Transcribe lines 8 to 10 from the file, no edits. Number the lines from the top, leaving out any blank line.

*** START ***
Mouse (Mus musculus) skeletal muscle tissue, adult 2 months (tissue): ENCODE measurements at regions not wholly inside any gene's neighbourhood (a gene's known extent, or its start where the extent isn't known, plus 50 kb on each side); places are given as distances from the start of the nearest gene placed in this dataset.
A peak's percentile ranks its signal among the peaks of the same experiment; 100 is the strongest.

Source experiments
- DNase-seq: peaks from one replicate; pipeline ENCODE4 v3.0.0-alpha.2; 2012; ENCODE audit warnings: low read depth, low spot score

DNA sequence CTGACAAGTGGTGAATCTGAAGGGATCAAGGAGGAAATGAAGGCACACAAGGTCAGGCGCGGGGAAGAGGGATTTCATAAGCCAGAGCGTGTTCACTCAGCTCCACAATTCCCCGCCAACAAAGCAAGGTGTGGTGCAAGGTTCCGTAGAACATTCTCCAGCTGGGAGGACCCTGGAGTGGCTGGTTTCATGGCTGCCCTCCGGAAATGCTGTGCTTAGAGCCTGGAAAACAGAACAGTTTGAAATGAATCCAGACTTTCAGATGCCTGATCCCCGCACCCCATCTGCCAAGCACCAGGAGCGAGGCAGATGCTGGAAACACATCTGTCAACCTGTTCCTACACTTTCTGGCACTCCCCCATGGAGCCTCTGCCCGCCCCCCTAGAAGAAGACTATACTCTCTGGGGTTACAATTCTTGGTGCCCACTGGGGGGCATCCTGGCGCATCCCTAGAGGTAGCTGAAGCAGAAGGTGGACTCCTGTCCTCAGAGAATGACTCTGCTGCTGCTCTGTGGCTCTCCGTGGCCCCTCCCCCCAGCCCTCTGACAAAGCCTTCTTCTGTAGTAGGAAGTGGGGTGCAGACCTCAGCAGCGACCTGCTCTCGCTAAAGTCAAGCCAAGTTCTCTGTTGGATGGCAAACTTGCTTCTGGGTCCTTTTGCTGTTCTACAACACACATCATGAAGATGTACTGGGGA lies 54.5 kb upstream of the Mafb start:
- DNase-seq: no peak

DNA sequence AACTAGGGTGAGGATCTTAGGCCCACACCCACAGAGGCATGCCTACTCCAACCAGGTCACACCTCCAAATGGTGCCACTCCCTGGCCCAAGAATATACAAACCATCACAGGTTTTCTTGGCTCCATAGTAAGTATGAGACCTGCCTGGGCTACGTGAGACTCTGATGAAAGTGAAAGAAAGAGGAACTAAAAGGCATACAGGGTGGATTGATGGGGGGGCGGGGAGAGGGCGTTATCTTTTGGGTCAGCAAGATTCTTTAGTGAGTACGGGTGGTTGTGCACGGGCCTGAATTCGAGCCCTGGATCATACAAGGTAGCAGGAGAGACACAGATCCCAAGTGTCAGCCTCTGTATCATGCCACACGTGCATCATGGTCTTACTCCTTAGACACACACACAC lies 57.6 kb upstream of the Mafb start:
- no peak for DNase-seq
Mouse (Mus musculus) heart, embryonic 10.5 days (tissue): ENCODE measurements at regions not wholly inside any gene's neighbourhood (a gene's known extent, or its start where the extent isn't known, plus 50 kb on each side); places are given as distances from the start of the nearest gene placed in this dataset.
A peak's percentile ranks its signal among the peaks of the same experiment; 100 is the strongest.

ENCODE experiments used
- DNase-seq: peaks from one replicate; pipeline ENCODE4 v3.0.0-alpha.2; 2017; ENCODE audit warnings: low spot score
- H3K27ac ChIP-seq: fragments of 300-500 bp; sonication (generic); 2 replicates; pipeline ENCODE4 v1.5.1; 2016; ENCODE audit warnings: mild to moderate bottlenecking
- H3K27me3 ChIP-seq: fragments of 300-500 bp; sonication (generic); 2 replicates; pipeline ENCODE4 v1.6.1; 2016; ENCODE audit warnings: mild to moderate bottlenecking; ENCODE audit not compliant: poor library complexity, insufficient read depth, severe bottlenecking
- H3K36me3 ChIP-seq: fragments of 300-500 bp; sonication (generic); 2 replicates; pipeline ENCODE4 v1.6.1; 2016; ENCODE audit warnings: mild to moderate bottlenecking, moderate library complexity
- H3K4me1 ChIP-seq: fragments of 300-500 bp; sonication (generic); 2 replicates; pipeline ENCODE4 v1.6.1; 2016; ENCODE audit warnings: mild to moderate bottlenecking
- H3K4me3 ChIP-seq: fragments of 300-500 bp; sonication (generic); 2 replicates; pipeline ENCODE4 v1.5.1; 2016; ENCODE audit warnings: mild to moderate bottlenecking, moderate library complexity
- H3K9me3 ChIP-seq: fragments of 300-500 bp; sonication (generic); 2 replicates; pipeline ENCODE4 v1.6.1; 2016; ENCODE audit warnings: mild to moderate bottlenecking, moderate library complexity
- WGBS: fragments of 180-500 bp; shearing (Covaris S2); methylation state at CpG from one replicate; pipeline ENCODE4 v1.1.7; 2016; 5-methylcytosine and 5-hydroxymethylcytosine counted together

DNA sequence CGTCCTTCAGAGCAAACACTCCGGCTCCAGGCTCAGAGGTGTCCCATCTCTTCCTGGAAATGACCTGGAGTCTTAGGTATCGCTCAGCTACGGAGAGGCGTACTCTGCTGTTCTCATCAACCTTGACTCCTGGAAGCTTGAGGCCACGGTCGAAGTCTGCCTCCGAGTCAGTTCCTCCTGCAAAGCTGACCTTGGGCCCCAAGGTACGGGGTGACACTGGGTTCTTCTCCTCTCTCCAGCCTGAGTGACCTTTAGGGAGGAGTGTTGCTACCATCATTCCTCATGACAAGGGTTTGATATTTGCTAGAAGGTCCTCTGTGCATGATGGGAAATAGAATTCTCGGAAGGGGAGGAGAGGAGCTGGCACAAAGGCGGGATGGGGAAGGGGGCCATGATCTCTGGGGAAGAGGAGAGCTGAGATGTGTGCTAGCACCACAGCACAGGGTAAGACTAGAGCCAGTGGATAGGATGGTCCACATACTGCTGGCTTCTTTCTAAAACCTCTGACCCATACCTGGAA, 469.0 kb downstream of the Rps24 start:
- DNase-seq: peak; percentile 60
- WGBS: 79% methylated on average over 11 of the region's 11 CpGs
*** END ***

- no peak for DNase-seq
Mouse (Mus musculus) heart, embryonic 10.5 days (tissue): ENCODE measurements at regions not wholly inside any gene's neighbourhood (a gene's known extent, or its start where the extent isn't known, plus 50 kb on each side); places are given as distances from the start of the nearest gene placed in this dataset.
A peak's percentile ranks its signal among the peaks of the same experiment; 100 is the strongest.